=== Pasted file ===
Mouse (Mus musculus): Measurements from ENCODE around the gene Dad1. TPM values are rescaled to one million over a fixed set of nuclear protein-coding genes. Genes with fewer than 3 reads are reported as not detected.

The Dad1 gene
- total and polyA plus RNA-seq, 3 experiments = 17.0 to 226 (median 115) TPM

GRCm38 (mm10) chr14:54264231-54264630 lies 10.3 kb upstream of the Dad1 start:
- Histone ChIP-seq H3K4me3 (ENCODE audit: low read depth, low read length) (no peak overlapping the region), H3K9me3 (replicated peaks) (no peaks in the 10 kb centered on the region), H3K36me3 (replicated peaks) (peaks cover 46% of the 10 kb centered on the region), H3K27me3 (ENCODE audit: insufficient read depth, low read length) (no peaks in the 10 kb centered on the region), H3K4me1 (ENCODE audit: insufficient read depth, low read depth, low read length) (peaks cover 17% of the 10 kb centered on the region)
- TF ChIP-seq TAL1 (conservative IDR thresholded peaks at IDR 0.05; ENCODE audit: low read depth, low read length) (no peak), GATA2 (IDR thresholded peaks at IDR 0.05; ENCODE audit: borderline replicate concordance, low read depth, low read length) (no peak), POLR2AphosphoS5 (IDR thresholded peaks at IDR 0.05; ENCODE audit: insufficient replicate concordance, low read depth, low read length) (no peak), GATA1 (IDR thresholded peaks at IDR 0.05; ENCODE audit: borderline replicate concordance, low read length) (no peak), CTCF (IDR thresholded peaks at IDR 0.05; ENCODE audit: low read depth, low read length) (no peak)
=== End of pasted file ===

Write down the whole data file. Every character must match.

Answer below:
Mouse (Mus musculus): Measurements from ENCODE around the gene Dad1. TPM values are rescaled to one million over a fixed set of nuclear protein-coding genes. Genes with fewer than 3 reads are reported as not detected.

The Dad1 gene
- total and polyA plus RNA-seq, 3 experiments = 17.0 to 226 (median 115) TPM

GRCm38 (mm10) chr14:54264231-54264630 lies 10.3 kb upstream of the Dad1 start:
- Histone ChIP-seq H3K4me3 (ENCODE audit: low read depth, low read length) (no peak overlapping the region), H3K9me3 (replicated peaks) (no peaks in the 10 kb centered on the region), H3K36me3 (replicated peaks) (peaks cover 46% of the 10 kb centered on the region), H3K27me3 (ENCODE audit: insufficient read depth, low read length) (no peaks in the 10 kb centered on the region), H3K4me1 (ENCODE audit: insufficient read depth, low read depth, low read length) (peaks cover 17% of the 10 kb centered on the region)
- TF ChIP-seq TAL1 (conservative IDR thresholded peaks at IDR 0.05; ENCODE audit: low read depth, low read length) (no peak), GATA2 (IDR thresholded peaks at IDR 0.05; ENCODE audit: borderline replicate concordance, low read depth, low read length) (no peak), POLR2AphosphoS5 (IDR thresholded peaks at IDR 0.05; ENCODE audit: insufficient replicate concordance, low read depth, low read length) (no peak), GATA1 (IDR thresholded peaks at IDR 0.05; ENCODE audit: borderline replicate concordance, low read length) (no peak), CTCF (IDR thresholded peaks at IDR 0.05; ENCODE audit: low read depth, low read length) (no peak)